The Brush Creek
watershed covers northeastern Owen County and an edge of Grant County. The land
is in the hills of the bluegrass subregion of the Bluegrass physiographic
region, characterized by hilly terrain, very rapid surface runoff, and slow
groundwater drainage. Parts of the watershed lie over interbedded shales and
limestones (these are 20% limestone; water conduction is poor because of the
clay content of the shale). Other areas are underlain by interbedded limestones
and shales (>20% limestone, allowing groundwater flow where the clay content
is low enough).
Waterways. Brush Creek empties into Eagle Creek just over the Owen
County line in Grant County, north of Jonesville. Among the creeks that feed it
are Sand Lick Branch, Rudder Branch, Slab Lick Branch, Long Branch, and Buffalo
Land and water use. Land in the watershed is more than 75%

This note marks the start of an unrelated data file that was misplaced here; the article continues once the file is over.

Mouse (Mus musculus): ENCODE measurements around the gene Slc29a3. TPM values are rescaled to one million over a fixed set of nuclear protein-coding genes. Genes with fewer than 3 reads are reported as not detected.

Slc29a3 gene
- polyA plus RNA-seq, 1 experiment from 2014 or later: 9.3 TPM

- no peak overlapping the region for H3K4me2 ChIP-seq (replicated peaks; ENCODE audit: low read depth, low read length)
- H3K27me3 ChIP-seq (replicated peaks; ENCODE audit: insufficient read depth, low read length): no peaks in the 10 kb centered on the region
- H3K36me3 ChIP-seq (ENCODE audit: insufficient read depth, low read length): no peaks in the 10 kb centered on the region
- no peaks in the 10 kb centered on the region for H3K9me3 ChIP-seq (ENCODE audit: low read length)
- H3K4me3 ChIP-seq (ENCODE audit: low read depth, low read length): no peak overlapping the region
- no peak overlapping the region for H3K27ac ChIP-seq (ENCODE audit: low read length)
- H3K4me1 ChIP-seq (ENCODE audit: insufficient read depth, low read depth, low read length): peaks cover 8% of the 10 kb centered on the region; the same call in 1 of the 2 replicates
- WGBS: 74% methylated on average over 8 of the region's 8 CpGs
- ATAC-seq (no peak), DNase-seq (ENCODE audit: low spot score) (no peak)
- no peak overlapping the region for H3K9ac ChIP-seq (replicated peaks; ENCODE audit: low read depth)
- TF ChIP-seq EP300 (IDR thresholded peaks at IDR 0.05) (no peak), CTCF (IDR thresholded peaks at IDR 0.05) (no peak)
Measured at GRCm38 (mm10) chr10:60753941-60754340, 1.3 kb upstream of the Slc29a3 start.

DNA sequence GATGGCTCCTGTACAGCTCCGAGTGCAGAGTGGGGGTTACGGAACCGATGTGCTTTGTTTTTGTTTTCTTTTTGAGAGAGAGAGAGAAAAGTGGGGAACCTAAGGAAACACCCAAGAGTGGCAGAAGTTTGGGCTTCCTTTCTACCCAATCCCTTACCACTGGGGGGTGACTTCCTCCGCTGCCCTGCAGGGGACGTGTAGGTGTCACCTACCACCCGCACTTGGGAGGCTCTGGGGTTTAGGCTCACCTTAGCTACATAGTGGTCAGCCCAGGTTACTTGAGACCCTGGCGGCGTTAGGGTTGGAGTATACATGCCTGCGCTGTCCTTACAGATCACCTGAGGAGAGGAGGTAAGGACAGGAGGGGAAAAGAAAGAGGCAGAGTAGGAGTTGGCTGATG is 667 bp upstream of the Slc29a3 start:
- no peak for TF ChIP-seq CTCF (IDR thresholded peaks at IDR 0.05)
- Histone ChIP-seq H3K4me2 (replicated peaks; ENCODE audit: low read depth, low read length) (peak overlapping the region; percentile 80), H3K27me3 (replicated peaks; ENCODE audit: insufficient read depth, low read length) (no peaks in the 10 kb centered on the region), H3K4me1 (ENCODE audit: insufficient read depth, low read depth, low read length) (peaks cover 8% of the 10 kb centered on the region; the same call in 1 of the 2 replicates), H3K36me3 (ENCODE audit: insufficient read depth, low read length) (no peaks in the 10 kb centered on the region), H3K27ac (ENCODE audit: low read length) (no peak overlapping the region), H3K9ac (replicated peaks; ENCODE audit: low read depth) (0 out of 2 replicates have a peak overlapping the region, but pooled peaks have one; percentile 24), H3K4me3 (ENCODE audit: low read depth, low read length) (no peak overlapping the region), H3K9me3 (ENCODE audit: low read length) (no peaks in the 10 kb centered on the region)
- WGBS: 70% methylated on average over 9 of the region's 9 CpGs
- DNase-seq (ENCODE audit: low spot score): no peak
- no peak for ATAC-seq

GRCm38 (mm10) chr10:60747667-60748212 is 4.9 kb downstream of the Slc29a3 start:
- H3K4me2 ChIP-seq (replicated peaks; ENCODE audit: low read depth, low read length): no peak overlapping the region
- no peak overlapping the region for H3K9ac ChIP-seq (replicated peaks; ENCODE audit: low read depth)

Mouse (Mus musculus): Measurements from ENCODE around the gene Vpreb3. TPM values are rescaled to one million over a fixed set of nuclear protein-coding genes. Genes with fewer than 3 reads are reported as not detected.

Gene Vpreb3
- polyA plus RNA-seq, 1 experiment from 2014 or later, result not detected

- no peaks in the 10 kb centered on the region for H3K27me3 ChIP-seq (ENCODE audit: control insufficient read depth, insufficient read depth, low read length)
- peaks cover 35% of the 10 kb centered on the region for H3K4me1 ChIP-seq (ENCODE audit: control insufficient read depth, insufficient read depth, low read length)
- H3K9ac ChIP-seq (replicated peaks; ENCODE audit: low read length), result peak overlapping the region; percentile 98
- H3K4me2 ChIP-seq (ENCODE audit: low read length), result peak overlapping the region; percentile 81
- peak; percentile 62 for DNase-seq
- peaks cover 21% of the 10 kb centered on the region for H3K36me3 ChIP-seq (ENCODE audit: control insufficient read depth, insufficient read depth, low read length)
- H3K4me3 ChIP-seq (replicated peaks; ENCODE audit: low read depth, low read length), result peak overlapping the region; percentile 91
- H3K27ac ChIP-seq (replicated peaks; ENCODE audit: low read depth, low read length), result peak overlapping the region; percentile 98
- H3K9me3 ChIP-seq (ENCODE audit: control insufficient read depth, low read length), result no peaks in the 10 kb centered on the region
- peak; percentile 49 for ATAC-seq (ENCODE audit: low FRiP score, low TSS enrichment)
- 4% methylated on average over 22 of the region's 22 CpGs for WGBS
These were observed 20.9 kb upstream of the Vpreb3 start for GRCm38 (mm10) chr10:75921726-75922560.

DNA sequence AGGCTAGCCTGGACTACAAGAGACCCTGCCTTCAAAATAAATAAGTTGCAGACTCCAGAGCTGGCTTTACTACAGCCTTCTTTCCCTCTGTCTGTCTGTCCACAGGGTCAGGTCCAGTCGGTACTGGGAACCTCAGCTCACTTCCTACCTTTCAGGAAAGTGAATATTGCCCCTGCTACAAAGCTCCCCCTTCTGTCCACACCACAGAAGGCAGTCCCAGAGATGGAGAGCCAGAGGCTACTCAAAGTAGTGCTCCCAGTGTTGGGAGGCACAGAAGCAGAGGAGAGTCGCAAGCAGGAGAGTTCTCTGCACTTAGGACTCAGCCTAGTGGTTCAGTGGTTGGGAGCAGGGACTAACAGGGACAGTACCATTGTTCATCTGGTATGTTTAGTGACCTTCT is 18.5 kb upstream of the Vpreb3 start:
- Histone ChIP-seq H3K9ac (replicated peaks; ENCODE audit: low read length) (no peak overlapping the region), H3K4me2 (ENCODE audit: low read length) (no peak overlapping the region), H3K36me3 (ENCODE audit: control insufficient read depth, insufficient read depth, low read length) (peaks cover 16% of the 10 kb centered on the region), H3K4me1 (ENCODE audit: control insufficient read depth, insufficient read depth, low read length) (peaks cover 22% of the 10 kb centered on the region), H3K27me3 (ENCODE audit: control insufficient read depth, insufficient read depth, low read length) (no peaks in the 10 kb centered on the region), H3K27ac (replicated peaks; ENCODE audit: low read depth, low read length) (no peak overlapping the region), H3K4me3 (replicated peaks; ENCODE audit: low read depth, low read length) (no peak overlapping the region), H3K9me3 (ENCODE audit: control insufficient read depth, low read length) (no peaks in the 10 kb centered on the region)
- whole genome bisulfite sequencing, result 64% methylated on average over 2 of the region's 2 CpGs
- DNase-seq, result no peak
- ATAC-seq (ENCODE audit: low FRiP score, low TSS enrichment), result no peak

agricultural and about 25% rural and wooded. No businesses or organizations hold
permits for discharges into the creeks. See tables for details.
Agency data assessment. The assessed creek segment in this watershed
fully supports all its designated uses, based on biological and/or water-quality
data. See tables for details.
Watershed rankings. The ranking formula provides a preliminary
ranking by synthesizing a broad spectrum of watershed characteristics, current
conditions, and threats. This watershed ranks in the group with the lowest need
for protection and/or restoration. This rating is for the watershed on average:
particular sites and particular waters within the watershed may vary widely. See
tables for details.
Volunteer data. No volunteer data were collected in this watershed in